Whither the Regulatory Agenda(s)?
Those of us consigned to the unique purgatory of watching the regulatory process look forward twice a year to learning what any administration has in store for us in the coming months. The administration is required under the Regulatory Flexibility Act, as well as their own Executive Orders, to publish in the Federal Register in April and October (or at least Spring and Fall) the Regulatory Agenda. The agenda lays out the plans and expectations of all the federal agencies with respect to regulations on which they are working. It is one of the more beneficial uses of the Federal Register, and in these times of heightened concern for transparency in government, one of the best ways to find out what’s happening.
So reg geeks like me have been annoyed and frustrated that the Obama administration has yet to produce the Spring 2012 Regulatory Agenda. As we are now officially in Fall 2012, there is no use in pretending that the Spring agenda is merely late—it is clearly not showing up at all. I’ve waited for enough phone calls that didn’t come to know when all hope is lost. Similarly, I have no expectations that the Fall 2012 agenda will emerge. And if it did without the Spring agenda, how would that look?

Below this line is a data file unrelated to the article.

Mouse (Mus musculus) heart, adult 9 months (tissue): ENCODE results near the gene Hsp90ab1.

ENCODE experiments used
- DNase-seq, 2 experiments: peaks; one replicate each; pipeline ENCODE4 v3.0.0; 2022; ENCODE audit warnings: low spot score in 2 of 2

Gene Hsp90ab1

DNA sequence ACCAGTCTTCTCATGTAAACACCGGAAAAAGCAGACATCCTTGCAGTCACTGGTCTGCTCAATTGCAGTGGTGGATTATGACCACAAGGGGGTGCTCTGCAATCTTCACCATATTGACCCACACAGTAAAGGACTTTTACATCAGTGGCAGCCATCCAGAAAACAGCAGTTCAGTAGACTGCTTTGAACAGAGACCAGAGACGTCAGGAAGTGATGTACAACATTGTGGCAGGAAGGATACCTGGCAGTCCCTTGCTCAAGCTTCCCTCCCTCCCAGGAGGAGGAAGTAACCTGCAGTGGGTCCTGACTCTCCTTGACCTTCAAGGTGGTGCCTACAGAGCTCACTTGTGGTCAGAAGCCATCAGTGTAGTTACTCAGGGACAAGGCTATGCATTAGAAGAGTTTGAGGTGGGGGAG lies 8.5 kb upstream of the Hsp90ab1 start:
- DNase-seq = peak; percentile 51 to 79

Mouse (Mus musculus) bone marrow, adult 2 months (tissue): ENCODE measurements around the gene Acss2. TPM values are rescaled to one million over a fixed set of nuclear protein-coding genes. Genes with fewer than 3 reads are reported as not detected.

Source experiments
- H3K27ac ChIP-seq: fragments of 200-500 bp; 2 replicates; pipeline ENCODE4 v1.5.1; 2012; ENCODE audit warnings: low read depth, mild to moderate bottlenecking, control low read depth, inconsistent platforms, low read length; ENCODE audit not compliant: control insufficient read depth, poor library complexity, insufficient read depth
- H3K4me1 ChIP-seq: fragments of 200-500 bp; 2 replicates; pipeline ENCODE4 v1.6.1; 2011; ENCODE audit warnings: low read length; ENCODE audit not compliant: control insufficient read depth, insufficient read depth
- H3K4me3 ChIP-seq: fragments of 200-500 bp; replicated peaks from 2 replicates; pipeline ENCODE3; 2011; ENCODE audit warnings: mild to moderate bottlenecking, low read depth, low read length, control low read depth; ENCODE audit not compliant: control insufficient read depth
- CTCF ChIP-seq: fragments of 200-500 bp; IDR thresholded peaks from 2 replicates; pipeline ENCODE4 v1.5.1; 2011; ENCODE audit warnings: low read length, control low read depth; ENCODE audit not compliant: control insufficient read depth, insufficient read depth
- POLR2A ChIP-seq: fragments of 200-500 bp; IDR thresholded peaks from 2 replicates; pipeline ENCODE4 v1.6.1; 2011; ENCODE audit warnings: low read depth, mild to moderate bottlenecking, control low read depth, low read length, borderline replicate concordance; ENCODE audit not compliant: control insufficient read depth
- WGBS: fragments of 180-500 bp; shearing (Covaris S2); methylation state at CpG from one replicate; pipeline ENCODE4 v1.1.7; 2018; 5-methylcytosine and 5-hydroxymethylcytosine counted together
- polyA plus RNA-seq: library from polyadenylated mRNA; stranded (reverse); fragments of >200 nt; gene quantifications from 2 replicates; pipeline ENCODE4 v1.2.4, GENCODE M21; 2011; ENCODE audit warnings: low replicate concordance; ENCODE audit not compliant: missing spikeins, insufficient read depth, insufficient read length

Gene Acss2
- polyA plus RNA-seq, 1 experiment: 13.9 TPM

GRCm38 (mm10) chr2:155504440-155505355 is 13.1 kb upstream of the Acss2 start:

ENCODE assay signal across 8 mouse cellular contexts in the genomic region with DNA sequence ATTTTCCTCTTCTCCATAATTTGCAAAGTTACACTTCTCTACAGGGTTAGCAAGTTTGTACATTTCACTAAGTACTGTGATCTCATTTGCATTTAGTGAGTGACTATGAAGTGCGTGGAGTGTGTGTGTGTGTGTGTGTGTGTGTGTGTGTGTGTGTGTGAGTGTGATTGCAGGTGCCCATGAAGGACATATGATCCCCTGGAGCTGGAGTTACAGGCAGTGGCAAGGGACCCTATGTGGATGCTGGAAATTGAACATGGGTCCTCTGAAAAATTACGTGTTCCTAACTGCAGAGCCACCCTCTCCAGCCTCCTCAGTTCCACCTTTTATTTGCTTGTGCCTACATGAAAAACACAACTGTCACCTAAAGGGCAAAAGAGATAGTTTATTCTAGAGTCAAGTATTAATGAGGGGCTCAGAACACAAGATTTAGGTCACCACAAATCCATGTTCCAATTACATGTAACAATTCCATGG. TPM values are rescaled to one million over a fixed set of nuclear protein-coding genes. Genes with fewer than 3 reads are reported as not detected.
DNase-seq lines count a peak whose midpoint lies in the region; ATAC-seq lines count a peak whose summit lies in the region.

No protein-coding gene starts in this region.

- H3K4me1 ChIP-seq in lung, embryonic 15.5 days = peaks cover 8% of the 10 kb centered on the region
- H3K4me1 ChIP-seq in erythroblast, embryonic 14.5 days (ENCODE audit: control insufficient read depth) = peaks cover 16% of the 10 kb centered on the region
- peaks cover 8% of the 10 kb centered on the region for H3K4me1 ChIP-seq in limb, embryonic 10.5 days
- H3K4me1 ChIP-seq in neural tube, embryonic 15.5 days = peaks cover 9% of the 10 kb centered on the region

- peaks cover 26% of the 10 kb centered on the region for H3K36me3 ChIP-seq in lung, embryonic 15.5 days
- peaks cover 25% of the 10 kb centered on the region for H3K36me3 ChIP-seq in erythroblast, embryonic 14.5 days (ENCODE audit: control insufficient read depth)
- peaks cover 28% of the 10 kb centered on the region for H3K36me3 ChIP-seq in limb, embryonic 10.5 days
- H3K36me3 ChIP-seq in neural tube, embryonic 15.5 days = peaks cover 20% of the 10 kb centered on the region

Bad enough that the administration is not forthcoming to the employer community that will actually have to live with any regulations, but those responsible for the administration’s regulatory program have also ignored inquiries from Congress. Republicans on the House Education and Workforce Committee have sent two letters to the Office of Information and Regulatory Affairs requesting information and briefings, and received nothing but a polite brush off.
What then best explains this failure? Two possibilities arise: 1) The administration is not capable of fulfilling its most basic obligations in keeping interested parties informed. This explanation is consistent with the tardiness that characterized the release of agendas that actually got done: the Fall 2011 agenda—the last we have seen—was published in January 2012, well past anyone’s concept of Fall. 2) The administration is uncomfortable telegraphing their regulatory ambitions for a second term in the heat of a reelection campaign, where regulations are one of the central themes, for fear these will not be welcome.
If there is a more benign explanation, I’m interested in hearing it.